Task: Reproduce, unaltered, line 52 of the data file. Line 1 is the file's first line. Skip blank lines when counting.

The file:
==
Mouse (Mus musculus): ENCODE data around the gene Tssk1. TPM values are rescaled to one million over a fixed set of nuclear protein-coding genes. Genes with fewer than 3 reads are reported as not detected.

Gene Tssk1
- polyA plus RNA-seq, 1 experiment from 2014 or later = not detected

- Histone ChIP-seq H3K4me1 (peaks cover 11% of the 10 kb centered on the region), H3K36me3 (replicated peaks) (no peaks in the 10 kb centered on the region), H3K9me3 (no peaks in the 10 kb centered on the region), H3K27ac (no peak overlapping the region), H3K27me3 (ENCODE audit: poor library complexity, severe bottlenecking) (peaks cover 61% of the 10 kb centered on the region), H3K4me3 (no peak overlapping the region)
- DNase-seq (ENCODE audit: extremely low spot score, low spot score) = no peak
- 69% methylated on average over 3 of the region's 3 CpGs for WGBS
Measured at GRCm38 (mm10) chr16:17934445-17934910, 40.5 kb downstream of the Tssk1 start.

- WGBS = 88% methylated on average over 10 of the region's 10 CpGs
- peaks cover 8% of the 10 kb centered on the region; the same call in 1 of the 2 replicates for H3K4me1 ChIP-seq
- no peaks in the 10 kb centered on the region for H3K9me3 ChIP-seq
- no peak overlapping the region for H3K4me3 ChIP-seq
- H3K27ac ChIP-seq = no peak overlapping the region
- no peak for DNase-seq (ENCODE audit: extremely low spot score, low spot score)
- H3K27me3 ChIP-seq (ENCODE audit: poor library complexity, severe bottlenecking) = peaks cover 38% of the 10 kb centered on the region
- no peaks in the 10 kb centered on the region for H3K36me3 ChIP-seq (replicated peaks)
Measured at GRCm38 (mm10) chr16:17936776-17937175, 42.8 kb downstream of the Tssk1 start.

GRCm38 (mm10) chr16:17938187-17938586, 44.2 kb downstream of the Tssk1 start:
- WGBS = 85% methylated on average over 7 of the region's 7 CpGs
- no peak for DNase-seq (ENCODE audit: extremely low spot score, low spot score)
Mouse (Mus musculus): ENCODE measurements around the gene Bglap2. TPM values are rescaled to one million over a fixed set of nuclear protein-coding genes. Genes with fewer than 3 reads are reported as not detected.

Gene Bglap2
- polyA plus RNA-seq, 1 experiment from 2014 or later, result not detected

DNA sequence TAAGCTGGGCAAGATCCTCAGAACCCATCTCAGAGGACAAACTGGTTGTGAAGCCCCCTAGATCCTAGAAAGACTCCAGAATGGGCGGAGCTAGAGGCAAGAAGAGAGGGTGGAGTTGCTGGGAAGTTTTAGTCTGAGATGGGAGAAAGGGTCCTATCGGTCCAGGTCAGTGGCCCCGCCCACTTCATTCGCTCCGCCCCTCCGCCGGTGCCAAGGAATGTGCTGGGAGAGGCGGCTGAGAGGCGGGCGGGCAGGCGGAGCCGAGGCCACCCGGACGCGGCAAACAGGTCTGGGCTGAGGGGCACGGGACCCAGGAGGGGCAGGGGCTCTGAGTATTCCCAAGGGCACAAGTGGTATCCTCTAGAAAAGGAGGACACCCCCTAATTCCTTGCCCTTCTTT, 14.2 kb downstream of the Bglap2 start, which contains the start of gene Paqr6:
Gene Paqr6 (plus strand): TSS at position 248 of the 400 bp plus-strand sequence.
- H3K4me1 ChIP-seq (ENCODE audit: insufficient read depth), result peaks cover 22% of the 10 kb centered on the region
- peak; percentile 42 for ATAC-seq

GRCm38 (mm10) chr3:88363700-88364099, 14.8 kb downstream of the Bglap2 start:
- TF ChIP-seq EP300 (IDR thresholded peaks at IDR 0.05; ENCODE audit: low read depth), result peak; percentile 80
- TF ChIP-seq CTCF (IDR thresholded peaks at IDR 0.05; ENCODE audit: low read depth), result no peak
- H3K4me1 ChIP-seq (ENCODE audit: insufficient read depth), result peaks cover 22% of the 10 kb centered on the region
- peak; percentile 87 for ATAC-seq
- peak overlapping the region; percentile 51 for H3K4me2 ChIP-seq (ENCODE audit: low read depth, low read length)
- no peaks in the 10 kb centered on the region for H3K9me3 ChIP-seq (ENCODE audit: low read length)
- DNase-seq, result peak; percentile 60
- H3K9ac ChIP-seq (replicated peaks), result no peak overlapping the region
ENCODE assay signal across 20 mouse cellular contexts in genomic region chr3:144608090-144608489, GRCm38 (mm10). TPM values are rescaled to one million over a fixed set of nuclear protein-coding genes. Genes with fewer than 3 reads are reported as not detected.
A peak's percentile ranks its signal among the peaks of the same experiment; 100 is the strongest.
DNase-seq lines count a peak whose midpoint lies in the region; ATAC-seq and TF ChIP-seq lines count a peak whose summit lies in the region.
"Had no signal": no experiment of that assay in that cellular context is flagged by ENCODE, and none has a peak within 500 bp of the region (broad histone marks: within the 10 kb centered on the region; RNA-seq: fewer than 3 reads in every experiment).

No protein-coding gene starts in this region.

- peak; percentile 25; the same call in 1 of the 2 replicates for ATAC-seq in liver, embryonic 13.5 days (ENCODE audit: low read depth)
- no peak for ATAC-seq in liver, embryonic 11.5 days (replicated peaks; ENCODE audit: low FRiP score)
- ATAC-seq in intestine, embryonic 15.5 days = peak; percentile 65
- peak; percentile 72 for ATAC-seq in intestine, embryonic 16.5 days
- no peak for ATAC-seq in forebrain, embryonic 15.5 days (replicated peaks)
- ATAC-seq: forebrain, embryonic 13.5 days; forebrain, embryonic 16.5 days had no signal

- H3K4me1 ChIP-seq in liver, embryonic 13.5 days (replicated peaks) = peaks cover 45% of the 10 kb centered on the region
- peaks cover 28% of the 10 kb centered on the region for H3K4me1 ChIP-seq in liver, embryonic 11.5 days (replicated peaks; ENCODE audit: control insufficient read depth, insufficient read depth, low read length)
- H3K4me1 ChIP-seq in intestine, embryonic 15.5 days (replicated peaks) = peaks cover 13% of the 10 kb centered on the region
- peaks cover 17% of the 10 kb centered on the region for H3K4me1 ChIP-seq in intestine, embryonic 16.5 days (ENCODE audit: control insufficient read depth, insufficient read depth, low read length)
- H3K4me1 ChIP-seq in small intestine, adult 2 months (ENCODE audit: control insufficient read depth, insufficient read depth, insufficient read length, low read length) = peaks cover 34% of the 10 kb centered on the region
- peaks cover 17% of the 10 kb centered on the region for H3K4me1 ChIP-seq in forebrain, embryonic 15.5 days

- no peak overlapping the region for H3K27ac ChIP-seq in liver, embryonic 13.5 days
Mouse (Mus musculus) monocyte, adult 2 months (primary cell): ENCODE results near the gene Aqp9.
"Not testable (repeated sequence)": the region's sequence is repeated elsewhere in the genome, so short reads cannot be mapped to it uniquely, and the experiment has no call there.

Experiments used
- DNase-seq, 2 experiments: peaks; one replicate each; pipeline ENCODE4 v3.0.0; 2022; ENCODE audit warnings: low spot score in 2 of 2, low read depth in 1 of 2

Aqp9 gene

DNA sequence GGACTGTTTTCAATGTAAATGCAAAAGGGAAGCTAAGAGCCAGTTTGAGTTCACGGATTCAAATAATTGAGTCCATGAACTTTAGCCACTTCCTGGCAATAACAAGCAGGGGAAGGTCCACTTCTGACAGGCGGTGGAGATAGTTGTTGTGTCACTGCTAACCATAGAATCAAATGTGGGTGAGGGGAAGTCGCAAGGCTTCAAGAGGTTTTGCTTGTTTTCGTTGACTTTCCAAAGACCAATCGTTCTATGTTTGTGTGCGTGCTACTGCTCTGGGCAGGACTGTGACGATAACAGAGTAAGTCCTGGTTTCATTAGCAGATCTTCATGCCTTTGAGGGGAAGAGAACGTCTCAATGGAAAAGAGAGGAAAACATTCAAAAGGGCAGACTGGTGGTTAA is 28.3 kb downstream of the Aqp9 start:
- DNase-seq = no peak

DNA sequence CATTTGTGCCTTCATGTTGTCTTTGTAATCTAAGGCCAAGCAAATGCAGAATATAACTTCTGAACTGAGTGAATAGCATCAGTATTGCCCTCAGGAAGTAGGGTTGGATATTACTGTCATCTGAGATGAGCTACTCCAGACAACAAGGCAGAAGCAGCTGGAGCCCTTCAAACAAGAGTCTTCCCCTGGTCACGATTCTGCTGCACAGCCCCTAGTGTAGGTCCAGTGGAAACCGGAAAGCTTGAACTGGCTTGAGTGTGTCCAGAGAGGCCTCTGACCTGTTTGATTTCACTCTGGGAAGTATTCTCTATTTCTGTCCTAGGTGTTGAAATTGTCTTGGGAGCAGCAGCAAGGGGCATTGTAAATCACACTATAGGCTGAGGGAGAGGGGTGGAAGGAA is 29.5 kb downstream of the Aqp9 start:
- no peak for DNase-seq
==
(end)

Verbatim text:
- peaks cover 17% of the 10 kb centered on the region for H3K4me1 ChIP-seq in forebrain, embryonic 15.5 days